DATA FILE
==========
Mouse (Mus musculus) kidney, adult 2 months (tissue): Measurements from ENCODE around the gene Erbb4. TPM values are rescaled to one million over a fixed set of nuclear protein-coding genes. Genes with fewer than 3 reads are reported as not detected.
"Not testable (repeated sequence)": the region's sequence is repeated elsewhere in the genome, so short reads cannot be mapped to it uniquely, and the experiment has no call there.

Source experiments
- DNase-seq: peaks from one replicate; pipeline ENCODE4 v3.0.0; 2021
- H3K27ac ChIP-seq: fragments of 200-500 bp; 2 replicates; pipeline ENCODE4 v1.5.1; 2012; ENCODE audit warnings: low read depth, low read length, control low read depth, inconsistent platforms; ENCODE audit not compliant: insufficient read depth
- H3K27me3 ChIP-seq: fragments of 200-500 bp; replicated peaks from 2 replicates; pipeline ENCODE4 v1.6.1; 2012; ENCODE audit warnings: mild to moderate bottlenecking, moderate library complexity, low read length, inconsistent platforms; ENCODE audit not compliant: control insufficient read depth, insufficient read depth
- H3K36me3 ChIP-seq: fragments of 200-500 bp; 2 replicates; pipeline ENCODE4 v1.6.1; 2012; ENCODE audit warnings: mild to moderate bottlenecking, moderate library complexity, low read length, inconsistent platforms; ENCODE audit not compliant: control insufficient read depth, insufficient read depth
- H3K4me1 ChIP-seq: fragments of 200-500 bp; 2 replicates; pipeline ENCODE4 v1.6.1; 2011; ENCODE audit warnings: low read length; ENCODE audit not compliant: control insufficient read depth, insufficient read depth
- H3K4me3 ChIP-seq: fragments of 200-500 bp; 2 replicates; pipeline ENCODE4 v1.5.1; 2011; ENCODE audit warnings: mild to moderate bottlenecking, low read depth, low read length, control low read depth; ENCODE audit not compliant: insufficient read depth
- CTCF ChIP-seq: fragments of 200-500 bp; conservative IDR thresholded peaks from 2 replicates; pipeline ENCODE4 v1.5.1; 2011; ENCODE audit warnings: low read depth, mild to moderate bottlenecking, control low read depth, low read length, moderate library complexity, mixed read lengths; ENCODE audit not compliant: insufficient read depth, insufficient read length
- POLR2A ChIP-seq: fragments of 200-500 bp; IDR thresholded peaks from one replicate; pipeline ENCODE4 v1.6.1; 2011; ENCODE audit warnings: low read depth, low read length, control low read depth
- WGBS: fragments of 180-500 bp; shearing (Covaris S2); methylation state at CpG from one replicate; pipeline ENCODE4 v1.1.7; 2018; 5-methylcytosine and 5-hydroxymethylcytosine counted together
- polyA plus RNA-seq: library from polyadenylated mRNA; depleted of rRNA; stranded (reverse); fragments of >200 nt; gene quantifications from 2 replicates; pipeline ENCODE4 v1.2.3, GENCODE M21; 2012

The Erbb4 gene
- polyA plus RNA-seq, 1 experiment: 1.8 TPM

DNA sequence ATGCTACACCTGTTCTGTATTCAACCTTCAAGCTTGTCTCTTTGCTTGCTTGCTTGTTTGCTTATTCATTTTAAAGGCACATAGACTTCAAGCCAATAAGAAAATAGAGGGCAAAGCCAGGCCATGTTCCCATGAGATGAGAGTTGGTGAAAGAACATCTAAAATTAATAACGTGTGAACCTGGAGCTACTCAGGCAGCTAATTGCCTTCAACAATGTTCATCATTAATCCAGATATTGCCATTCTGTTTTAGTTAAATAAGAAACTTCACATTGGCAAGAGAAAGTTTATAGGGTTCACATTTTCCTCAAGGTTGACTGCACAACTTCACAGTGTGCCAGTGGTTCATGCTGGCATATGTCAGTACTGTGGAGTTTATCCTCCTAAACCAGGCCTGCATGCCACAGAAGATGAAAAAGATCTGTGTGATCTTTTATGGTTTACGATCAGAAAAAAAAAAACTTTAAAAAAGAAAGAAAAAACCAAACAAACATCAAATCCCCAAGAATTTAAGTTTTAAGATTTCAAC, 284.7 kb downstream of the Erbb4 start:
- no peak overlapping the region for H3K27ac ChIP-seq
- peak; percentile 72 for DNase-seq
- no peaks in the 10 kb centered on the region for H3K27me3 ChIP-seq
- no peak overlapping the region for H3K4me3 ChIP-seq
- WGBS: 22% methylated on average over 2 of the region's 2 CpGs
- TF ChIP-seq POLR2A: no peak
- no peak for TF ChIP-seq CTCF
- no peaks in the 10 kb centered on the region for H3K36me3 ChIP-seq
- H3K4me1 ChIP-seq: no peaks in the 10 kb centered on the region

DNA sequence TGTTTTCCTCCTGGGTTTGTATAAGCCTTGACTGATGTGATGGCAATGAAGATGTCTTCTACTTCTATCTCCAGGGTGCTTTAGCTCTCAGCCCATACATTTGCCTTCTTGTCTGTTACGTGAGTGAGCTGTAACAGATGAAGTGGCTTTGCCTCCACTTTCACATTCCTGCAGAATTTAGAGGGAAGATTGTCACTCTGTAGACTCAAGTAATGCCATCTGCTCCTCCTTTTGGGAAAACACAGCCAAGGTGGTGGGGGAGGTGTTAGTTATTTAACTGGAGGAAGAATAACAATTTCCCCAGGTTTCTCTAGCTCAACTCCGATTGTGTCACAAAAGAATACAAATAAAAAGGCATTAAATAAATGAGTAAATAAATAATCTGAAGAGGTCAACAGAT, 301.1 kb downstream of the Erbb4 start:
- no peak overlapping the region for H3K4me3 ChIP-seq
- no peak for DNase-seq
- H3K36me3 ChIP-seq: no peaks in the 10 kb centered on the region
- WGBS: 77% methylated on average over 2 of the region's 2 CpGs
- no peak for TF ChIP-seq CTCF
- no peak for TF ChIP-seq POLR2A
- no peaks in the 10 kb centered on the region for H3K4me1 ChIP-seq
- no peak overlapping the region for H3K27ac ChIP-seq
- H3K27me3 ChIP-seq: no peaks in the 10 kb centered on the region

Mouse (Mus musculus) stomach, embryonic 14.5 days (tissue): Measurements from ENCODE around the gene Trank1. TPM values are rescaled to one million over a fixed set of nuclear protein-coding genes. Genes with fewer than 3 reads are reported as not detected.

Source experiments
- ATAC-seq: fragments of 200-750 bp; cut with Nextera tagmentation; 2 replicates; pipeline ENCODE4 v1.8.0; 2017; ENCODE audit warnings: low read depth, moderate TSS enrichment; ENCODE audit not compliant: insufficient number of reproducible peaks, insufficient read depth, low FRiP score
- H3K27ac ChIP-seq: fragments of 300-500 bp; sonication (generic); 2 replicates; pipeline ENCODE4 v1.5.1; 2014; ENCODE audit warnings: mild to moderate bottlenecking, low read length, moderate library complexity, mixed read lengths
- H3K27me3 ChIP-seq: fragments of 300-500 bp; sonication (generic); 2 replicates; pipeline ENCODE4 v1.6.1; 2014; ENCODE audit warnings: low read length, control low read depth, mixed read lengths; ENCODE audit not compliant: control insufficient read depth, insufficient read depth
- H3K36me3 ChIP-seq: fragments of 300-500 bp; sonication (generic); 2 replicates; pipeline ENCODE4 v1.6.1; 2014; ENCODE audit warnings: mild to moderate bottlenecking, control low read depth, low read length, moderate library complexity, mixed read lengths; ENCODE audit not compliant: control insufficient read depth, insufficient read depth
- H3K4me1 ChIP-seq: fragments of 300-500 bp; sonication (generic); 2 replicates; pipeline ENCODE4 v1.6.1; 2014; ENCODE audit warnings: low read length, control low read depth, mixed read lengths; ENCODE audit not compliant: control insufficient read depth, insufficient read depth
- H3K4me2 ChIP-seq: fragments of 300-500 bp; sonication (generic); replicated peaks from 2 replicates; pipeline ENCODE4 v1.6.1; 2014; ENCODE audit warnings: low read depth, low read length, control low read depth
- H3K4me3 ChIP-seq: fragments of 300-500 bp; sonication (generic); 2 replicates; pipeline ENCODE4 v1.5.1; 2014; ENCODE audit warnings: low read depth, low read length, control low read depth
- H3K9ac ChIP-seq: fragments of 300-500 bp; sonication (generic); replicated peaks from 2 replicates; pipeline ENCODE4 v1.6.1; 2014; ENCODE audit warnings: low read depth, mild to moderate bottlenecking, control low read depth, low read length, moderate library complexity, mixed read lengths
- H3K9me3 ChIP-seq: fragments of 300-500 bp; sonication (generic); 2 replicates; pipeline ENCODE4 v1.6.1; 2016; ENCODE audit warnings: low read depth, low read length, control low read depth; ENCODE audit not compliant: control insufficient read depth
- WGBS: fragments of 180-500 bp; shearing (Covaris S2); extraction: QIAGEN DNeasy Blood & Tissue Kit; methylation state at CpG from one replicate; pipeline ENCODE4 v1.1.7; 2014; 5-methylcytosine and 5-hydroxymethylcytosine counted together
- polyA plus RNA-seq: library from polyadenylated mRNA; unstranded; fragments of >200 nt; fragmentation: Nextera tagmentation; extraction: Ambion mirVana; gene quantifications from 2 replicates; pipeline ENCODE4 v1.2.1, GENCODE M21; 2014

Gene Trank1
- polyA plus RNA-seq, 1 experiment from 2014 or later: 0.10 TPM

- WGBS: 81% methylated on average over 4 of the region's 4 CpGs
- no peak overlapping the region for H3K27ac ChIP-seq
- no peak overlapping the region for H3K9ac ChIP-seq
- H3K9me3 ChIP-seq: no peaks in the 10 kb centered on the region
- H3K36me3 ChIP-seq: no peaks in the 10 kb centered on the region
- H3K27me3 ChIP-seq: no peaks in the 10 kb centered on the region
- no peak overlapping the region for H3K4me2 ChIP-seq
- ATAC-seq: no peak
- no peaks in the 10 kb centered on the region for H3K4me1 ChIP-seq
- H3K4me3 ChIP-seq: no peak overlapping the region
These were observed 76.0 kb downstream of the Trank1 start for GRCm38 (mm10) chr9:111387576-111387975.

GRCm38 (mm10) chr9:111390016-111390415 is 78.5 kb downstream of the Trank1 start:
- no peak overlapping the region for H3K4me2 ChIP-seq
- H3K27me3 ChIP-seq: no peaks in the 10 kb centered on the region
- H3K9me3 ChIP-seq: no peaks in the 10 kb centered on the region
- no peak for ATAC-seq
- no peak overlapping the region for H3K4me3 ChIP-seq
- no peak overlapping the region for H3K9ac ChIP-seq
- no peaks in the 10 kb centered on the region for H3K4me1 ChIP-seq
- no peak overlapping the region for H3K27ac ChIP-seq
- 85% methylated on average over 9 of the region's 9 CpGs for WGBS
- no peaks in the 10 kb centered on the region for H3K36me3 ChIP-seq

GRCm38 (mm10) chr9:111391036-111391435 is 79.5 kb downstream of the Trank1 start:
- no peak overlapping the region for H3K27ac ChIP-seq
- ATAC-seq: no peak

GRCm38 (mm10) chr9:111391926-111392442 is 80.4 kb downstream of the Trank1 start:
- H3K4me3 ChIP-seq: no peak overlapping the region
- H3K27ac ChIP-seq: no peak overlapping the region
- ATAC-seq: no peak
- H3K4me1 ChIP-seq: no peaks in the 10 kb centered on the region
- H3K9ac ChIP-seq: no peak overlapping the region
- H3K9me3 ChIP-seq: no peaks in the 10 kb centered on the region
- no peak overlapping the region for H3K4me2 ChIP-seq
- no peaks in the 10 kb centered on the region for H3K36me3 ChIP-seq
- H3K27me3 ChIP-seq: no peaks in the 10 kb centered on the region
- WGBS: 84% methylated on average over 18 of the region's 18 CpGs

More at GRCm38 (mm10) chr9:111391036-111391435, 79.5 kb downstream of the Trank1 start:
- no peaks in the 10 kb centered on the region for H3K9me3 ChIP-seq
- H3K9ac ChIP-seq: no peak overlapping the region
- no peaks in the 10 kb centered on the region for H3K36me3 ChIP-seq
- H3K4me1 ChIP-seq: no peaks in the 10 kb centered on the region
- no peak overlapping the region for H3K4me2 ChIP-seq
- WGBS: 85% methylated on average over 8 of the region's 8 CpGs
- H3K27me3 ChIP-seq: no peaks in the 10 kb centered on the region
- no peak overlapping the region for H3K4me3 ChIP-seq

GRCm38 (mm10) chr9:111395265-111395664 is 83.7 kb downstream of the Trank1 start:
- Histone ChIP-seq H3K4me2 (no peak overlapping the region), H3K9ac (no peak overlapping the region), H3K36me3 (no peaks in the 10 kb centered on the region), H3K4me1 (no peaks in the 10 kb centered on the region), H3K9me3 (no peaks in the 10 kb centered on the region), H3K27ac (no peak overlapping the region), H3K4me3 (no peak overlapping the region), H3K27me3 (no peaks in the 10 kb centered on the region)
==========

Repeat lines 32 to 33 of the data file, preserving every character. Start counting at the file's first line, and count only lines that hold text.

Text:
- no peak for TF ChIP-seq POLR2A
- no peaks in the 10 kb centered on the region for H3K4me1 ChIP-seq